Console

# Console

Redspot provides a powerful console that allows developers to simply use commands and contracts to do operations, or call scripts located in the scripts directory to do mechanized repetitive work, etc.

Redspot's console has many other rich features.

  • Provides powerful tab-completion capabilities
  • The console records command history, so developers can view the cache/console-history.txt file to get the history of executed commands, and also use the button to find the required history commands. In the future, the console will also provide shortcut keys to index history commands.

# Start the console

$ npx redspot console
## If you are sure that the contract compiled in the ``artifacts`` directory meets your expectations, you can add the --no-compile argument to not compile the contract
$ npx redspot console --no-compile

If you run the .help command, you can see the corresponding help.

> .help
.break Sometimes you get stuck, this gets you out
.clear Alias for .break
.editor Enter editor mode
.exit Exit the repl
.help Print this help message
.load Load JS from a file into the REPL session
.save Save Save all evaluated commands in this REPL session to a file
>Save 

# Common commands

By default, the console imports components for contract interaction under the redspot library, such as

  • patract
  • network
  • ...

Consistent with the scripts in the scripts directory, these components can be used to invoke many functions, such as interacting with the contract, querying information, viewing the network, etc.

# Common workflows

Example: You currently want to debug the erc20 contract. After the contract is compiled, you will see the erc20.json and erc20.wasm files in the artifacts directory. The operations related to loading the contract need to be marked by the file names here.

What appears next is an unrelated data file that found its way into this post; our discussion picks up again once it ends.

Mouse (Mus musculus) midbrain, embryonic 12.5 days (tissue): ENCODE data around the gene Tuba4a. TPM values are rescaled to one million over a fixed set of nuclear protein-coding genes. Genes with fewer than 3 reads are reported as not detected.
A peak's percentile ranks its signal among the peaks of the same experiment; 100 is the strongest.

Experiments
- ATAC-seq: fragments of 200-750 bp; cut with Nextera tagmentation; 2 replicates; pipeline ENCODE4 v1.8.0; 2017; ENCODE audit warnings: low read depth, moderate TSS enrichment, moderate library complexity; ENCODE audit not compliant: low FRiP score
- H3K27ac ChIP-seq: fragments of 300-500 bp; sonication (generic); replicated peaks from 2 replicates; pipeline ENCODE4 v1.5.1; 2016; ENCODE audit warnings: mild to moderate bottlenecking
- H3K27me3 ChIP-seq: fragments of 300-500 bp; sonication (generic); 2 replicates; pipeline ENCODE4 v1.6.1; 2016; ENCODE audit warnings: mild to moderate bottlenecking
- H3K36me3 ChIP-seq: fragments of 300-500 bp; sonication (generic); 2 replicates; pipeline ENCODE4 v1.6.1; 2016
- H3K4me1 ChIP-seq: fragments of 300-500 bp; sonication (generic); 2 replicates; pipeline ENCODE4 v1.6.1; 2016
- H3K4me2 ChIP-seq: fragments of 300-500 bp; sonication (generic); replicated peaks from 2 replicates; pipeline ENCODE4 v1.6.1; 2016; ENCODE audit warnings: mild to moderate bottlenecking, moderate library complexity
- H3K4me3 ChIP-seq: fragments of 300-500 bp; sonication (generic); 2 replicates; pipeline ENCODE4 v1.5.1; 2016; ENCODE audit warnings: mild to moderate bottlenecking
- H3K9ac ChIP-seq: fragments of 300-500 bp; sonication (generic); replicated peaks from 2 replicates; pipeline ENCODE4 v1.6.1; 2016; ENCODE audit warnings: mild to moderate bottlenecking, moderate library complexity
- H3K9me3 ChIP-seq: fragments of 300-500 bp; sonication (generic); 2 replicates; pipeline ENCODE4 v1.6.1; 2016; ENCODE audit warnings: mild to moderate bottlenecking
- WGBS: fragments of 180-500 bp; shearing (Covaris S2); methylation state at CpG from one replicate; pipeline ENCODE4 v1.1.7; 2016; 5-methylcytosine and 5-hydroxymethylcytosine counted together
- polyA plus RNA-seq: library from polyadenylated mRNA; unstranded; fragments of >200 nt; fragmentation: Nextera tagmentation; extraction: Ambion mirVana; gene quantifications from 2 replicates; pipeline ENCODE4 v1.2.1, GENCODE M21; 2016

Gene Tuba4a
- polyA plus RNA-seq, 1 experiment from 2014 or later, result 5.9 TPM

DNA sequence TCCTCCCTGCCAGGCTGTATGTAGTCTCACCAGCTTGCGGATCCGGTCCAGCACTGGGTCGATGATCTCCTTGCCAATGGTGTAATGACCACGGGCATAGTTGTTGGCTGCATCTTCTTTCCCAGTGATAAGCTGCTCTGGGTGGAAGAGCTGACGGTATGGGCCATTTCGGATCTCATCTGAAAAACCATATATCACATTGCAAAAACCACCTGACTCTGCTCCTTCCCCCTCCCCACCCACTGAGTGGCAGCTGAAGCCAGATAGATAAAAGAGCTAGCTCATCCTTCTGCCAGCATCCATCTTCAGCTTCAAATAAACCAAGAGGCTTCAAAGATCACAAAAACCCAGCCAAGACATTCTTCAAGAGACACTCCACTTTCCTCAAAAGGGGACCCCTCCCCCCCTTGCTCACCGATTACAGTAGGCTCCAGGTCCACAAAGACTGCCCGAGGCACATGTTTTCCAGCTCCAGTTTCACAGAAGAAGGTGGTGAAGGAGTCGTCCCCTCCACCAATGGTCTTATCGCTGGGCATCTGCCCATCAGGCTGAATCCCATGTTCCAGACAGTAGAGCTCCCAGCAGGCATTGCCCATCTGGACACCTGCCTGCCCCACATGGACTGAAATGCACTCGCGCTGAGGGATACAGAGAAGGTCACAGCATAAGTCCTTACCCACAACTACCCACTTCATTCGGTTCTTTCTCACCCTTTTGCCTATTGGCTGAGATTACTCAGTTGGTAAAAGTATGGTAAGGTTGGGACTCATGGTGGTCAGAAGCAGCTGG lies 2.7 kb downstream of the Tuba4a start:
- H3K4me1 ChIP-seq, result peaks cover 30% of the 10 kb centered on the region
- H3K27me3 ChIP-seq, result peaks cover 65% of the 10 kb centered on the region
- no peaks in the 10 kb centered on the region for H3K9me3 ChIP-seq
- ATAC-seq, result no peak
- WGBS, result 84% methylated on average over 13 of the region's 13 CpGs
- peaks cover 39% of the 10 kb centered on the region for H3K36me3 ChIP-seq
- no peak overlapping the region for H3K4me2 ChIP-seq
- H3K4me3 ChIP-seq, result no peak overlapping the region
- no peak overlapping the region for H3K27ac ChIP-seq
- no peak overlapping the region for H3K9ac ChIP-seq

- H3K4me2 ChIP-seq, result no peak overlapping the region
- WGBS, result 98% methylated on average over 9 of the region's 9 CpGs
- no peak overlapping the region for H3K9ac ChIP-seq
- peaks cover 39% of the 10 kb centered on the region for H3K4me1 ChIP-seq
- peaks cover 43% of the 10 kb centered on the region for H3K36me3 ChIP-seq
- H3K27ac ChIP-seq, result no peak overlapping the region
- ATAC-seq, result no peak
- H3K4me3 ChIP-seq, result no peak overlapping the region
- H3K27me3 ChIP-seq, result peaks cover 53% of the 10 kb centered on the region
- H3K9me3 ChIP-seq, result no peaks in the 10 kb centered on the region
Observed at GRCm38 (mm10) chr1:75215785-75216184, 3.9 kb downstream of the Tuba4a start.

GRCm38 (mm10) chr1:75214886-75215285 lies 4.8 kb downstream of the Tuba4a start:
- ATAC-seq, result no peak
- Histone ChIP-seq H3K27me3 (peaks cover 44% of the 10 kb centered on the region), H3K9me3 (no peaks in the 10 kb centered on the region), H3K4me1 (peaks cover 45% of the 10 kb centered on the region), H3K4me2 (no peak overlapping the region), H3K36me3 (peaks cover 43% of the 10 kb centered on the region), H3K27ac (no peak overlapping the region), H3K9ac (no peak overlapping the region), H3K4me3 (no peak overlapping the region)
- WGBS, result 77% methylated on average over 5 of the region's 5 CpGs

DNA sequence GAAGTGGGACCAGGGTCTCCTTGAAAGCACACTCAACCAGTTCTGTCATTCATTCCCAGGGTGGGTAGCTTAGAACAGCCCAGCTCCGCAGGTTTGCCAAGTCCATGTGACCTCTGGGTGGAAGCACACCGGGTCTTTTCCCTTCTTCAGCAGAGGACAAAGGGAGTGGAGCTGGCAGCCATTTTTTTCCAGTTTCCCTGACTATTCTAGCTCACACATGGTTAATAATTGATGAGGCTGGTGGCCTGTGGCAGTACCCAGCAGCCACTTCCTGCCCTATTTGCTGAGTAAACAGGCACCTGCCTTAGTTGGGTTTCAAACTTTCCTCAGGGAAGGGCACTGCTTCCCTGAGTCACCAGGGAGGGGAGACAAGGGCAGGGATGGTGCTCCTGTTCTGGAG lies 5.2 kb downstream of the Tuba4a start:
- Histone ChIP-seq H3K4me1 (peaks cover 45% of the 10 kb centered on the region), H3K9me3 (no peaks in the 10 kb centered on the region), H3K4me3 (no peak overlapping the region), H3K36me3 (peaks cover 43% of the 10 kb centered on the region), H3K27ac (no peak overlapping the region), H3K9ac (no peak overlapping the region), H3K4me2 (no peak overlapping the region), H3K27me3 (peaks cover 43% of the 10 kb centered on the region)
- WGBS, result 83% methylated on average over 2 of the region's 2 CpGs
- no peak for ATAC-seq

For example, if we emulate the deploy.ts` deployment script in thescripts` directory, we can execute the command to deploy the contract and call it directly from the console.

var factory = await patract.getContractFactory('erc20'); // erc20 is the same as the filename
var contract = await factory.deployed('new', 10000000); // upload the code and instantiate this contract

If the address of a contract is known and you want to load the contract instance first you can do so by.

var factory = await patract.getContractFactory('erc20'); // erc20 is the same as the filename
var contract = await factory.attach('16DHBsUan9GoedoTYJmbyBZJMmN39ZpKUPvYeAGMTXCgxLQe'); // load the contract address

At this point the contract object here is a well instantiated object. So subsequently you can use this contract object to interact with the contract directly, for example to call a transfer function.

var ret = await contract.transfer("15Jbynf3EcRqdHV1K14LXYh7PQFTbp5wiXfrc4kbMReR9KxA", 100)
ret.events // print the information of events

If it is to get the result of executing a method via an rpc call.

var ret = await contract.balanceOf("15Jbynf3EcRqdHV1K14LXYh7PQFTbp5wiXfrc4kbMReR9KxA")
ret.output.toString()

If this procedure is more fixed, the above commands can be written to a file in the scripts directory, e.g. named scripts/do_something.ts.

var factory = await patract.getContractFactory('erc20');
var contract = await factory.deployed('new', 10000000); 
var ret = await contract.transfer("15Jbynf3EcRqdHV1K14LXYh7PQFTbp5wiXfrc4kbMReR9KxA", 100)
ret.events

A series of processes can then be automated using the following command.

.load scripts/do_something.ts

So the console helper functions as follows.

! [](. /imgs/process.jpg)